Declaration of Waaihoek Wesleyan Mission Church

 National Heritage Site declaration: 02 February 2018

The Wesleyan Church in Waaihoek, Bloemfontein is the birth place of the South African Native National Congress (SANNC) which was formed in 1912. Later, in 1923 the SANNC became the African National Congress (ANC). The ANC became the largest liberation organizations in the struggle for freedom and justice in South Africa. The exclusion of Africans from the meaningful political participation in the negotiations leading up to and in the envisaged Union of South Africa in 1910 galvanised different African political formations, to forge a unified political movement that would challenge the exclusion of Black people.

On 8th January 1912, a group of Black delegates from the four provinces met in Waaihoek, Bloemfontein to propose a means to object to the draft South Africa Act, and Union Constitution. This meeting was the most significant in the history of Black protest politics as it was the first joint meeting of Black representatives from all four self-governing British colonies and marked the birth of the ANC. Amongst the delegates were the celebrated black leaders Saul Msane, Josiah Gumede, John Dube, Pixley ka Isaka Seme and Sol Plaatje along with chiefs, people’s representatives, and church organizations, and other prominent individuals to bring all Africans together as one people to defend their rights and freedoms The convention took place at the Wesleyan School Church in Waaihoek, which is now a tangible representation of that pivotal meeting.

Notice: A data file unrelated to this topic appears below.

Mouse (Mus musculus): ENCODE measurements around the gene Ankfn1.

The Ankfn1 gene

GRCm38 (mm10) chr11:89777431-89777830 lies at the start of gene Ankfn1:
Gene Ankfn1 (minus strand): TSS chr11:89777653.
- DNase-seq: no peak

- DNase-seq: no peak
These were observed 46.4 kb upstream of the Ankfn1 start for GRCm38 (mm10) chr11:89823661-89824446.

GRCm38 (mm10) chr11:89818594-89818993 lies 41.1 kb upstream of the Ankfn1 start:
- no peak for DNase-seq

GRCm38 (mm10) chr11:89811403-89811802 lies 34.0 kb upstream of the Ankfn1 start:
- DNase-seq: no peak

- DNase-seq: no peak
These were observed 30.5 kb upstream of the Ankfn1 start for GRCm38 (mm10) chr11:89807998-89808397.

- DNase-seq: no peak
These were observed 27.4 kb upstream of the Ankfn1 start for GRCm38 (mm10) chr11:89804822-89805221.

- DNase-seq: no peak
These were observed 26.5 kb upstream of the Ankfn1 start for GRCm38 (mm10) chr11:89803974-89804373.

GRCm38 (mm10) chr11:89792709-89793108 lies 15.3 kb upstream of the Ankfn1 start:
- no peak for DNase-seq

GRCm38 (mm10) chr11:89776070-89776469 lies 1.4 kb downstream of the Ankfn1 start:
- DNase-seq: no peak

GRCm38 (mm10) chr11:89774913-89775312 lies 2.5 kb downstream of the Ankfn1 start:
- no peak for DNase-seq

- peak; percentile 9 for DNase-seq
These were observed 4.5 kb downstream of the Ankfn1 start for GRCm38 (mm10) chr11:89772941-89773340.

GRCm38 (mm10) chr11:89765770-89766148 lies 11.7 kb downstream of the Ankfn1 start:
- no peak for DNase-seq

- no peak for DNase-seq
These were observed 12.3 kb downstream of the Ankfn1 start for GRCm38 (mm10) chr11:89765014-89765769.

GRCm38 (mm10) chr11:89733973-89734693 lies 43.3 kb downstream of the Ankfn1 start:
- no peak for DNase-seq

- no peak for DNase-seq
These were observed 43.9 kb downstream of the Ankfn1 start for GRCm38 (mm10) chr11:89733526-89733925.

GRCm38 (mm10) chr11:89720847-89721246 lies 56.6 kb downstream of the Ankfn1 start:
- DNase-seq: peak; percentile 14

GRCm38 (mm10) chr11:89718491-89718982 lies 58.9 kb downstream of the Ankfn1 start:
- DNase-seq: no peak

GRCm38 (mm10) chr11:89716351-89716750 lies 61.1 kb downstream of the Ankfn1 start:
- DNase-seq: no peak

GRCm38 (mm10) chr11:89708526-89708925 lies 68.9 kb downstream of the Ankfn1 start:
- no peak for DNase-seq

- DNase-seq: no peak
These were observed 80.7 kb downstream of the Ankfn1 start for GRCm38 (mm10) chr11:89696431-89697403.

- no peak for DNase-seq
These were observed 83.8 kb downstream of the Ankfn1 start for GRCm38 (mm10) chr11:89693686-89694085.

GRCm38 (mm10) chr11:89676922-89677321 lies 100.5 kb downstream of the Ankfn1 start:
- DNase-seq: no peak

To access the gazette notice, records of issued permits and decisions, and other technical information please visit the site record in the inventory of the national estate, accessible via SAHRIS